European leaders met through the night in Brussels and finally emerged Thursday with a debt deal they say is wide-ranging. They're hopeful it will guide the continent out of the widening debt crisis that started with Greece. But it's unclear whether they have the political will and economic flexibility to implement it.
As talks began Wednesday in the Belgian capital — the second EU meeting in four days — Greek Prime Minister George Papandreou said the summit was about not just saving the euro currency but also safeguarding the ideals at the core of a united Europe: "Peace and cooperation amongst our nations, social cohesion and solidarity without prejudice amongst our people."
After some eight hours of talks that ended around 4 a.m. local time, eurozone leaders said they had secured an agreement for banks to take a voluntary 50 percent loss on Greek bonds. The plan aims to reduce Greek debt to 120 percent of gross domestic product by 2020, from its current 160 percent.
The officials also said they would boost the power of the euro area's bailout fund to around $1 trillion by offering insurance to debt buyers, or through a special fund to be set up to attract investment from China, Brazil and elsewhere.
Building Safeguards Against Default
European Council President Herman Van Rompuy conceded that key details on implementing that part of the plan remain to be worked out. "It is not easy to explain, but we are going to do more with our available money. ... Banks have been doing this for centuries," he added.
There was also agreement to make European banks significantly boost their capital reserves by the end of June to better protect them from possible government debt defaults. In July, banks agreed to take a 21 percent loss and fiercely resisted a deeper cut.
But in a statement Thursday morning, the head of the group representing big banks called the deal a "comprehensive package" to stabilize Europe. German Chancellor Angela Merkel said the plans should reassure the world about the future of the eurozone.
"I believe we were able to live up to expectations, that we did the right thing for the eurozone," Merkel said, "and this brings us one step further along the road to more stability and a stable union."
Leaders also announced plans to improve economic governance of the eurozone. European heads of state were under pressure from the markets and world capitals to forge a deal ahead of a key meeting of the Group of 20 in France early next month.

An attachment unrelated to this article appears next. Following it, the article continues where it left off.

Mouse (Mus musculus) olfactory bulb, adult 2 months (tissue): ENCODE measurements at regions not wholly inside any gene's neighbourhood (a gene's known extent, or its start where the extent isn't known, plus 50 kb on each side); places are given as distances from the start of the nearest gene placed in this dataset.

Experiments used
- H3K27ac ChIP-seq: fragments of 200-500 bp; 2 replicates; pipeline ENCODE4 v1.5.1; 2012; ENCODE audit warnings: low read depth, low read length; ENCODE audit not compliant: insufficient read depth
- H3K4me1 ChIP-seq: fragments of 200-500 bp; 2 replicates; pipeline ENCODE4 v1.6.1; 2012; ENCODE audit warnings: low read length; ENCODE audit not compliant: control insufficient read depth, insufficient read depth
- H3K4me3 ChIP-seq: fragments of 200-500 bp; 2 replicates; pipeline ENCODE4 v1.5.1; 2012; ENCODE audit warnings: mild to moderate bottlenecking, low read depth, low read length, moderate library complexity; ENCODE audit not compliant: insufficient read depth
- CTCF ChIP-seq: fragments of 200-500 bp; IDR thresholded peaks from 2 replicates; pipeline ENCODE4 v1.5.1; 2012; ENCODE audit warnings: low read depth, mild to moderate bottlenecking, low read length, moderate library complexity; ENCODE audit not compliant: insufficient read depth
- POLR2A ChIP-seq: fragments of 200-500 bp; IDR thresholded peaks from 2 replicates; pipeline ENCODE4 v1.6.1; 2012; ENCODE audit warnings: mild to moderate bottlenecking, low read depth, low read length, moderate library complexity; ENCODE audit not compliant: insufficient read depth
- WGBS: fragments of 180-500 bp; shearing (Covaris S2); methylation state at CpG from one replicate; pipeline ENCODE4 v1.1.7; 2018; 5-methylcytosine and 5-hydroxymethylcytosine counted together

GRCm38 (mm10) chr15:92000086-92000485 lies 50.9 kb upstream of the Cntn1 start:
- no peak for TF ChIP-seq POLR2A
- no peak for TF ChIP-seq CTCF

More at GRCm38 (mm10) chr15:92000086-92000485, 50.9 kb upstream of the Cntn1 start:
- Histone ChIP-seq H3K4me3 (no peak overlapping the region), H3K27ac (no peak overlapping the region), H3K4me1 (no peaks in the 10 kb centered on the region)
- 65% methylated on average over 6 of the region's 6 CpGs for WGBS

'Already Too Late'?
Sony Kapoor, the director of the economic think tank Re-Define, says eurozone leaders are finally tackling the heart of the debt crisis, and their solutions are pointing in the right direction. But he says eurozone leaders have wasted too much time.
It's already too late, he says, for the several million Europeans who have lost their jobs, and too late for the eurozone economies that are slipping into recession. Kapoor says the financial world is right to be skeptical that the leaders can expeditiously implement yet another rescue plan.
"It is going to take a massive, gargantuan, unprecedented effort of political will that we have so far not seen from our leaders," he said. "They have been parochial, they have been petty, they have procrastinated. And they're going to have to get their act together. Otherwise, this is already too late."
On Italy — Europe's third largest economy — eurozone leaders put enormous pressure on Prime Minister Silvio Berlusconi to make good on specific reform plans, including big changes to government pension plans and pledges to boost the retirement age. It's not at all clear that Berlusconi's weak ruling coalition can deliver on those promises.
The European Commission's president, Jose Manuel Barroso, said Thursday morning that now it's time for Italy to deliver.
"The key is implementation," Barroso said. "This is the key. It is not enough to make commitments. It is necessary now to check if they are really implemented."
Barroso may as well have been speaking about the entire new plan to rescue the euro.